New Delhi: The Delhi University has passed the Undergraduate Curriculum Framework (UGCF) formulated according to the National Education Policy (NEP) for its 2022-23 academic session, notwithstanding dissent from some academic council members.
The UGCF was passed at the Academic Council (AC) meeting of the university on Wednesday.
Eleven members gave a dissent note against the framework, saying the UGCF 2022 must be sent for discussion to all statutory bodies such as the committees of courses, staff councils and faculties before taking it to the Academic Council.
The UGCF will come up for discussion in the Executive Council meeting on February 11.
The DU has approved the implementation of the NEP from 2022-23 and the four-year undergraduate programme (FYUP).
The dissent note said that the university gave only 10 days for the stakeholders to respond to a restructuring which will change the landscape of UG education and have major consequences for students and teachers.
“No steps were taken to seek feedback from statutory bodies like Committee of Courses, Faculty and Staff Council and other democratic forums like Departmental Council. The feedback collected has not been shared with the members of the Academic Council.
“While it may be true that the University has received overwhelming response, it is important to investigate the feedback for concerns stakeholders may have raised. A blind eye to concerns raised would be fatal,” it said.
Listing out the other issues, the note said that the Academic Council was also not privy to the deliberations of the NEP cell and the Standing Committee, academics were denied its right to consider this agenda before it was brought to the AC.
Noting that the fixing of the academic year 2022-23 as the year of implementation of NEP 2020 is “baseless”, they said the scheme is “so faulty” that in a year’s time, this is the fourth model of four-year undergraduate programme placed by the university for discussion.
They said that the UGCF does not follow the framework as stipulated by draft National Higher Education Qualifications Framework (NHEQF) on which the UGC is seeking feedback.
The note advised the University to compile concerns raised in the statutory bodies on NEP recommendations including on UGCF and send it to the UGC as feedback on NHEQF.
“The current batch of 12th class students had enough of instability in terms of their crucial years getting affected by the pandemic. It will not be fair to force rushed exercises of CUCET and FYUP on them. For once University of Delhi should be spared from these experiments,” the note.
Reiterating that the implementation of NEP 2020 will see a massive reduction of the current workload, they said that in the proposed UGCF, a student will earn Honours degree with 20 DSC (Discipline Specific Core papers) i.e. with 80 credits out of a total of 176.
“DSCs will constitute only 45.4 per cent of the total credits. In the name of ‘choice’ and multidisciplinary, this is a huge dilution of Honours courses and attack on university’s right and duty to design a credible framework which provides a rounded and robust education. This will also lead to massive job reduction,” they claimed.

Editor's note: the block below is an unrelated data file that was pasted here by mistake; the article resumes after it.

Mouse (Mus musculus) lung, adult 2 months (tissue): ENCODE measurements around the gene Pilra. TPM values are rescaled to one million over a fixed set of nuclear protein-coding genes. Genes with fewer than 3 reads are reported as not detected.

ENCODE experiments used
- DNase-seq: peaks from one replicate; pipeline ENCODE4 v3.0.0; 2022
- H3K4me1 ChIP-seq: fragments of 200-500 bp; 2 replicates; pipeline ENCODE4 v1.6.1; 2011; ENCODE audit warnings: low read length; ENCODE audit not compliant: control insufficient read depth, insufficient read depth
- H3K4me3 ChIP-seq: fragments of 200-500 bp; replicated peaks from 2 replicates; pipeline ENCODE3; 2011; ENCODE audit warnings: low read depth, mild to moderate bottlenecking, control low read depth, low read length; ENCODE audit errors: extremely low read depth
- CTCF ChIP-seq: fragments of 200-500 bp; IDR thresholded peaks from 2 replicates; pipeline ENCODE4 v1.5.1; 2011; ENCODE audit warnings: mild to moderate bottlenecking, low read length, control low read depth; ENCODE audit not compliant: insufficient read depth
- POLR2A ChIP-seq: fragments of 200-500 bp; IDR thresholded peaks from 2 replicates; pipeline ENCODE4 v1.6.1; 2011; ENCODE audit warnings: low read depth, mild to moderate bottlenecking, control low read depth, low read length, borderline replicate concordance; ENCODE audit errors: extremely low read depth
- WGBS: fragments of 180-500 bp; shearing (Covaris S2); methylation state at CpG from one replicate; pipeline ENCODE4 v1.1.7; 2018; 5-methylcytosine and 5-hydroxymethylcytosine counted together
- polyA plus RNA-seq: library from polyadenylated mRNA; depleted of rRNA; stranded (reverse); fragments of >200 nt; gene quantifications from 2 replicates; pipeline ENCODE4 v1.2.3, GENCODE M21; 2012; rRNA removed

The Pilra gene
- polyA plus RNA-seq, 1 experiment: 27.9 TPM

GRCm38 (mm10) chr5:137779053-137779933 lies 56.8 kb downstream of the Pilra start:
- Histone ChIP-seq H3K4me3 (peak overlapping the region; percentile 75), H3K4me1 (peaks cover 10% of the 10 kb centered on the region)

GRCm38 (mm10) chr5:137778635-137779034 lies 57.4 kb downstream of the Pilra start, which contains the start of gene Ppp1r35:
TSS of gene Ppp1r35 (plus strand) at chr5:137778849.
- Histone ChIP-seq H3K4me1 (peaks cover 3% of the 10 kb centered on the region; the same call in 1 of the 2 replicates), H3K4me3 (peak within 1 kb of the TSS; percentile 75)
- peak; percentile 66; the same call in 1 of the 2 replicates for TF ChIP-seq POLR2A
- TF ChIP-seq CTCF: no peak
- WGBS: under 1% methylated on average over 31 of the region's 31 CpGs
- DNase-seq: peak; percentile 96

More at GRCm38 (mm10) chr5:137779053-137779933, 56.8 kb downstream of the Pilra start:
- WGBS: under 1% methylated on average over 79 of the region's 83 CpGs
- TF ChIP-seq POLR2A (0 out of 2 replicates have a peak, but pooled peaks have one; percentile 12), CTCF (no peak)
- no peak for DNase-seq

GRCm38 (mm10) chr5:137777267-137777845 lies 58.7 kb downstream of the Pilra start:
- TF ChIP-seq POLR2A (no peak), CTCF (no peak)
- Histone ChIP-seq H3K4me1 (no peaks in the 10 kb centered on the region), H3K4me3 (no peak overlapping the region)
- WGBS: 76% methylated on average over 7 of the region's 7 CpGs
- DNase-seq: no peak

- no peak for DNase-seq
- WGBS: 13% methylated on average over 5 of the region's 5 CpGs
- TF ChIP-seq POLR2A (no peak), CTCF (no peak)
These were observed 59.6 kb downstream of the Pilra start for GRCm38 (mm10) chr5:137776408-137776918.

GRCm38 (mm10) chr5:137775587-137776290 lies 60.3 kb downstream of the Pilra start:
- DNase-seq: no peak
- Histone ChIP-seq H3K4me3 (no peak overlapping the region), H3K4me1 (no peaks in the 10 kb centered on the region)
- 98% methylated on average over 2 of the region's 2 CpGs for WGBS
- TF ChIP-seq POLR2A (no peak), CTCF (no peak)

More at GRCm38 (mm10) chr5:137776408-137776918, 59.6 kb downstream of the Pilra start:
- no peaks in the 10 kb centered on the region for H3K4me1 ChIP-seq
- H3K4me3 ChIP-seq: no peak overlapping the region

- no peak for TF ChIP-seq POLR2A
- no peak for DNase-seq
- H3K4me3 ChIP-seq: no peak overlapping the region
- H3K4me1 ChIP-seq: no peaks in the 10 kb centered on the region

The UGCF also states that students who exit at the end of the first year after successful completion of academic requirements will be awarded with a UG certificate and those exiting at the end of the second year will be awarded with UG Diploma.
“The relevance of such awards on the job prospects of a student remains unclear. The very idea of a single structure leading to multiple types of certifications is so flawed that a meaningful FYUP of this kind is not possible. Much hyped Certificate and Diploma are mere paper degrees,” said the note.
It also raised the fact that the FYUP will increase burden of another year of education on parents and students and Multiple Entry and Exit Scheme (MEES) will institutionalise drop-outs.
“This will hit women students as well as others from marginalized and underprivileged sections. Lakhs of students complete a degree in three-years before joining the job market. The way things are, with FYUP in place the market will treat even a three-year graduate student as a drop-out and devalue them,” they said.
The UGCF reduces weightage in terms of number of hours and hence, credits, dedicated towards Discipline Specific Core (DSC), Discipline Specific Electives (DSE) and Generic Elective (GE) from 6 (as in the current 3-year LOCF or the other models of FYUP) to 4.
The university had introduced FYUP in 2013 and withdrawn it in 2014 after huge protests.
“Students had rejected the FYUP mainly because of the additional expenditure for the fourth year. A survey carried out amongst students in 2013 showed that students were spending closed to 1.5 – 2 lakh per year in staying in Delhi to receive education. Students also rejected the FYUP because of the severe dilution of the first two years of the course. The new model falls into the same trap by offering inconsequential courses in the first two semesters,” they said.
The DU Teachers’ Association (DUTA) protested outside the Academic Council meeting against the UGCF.
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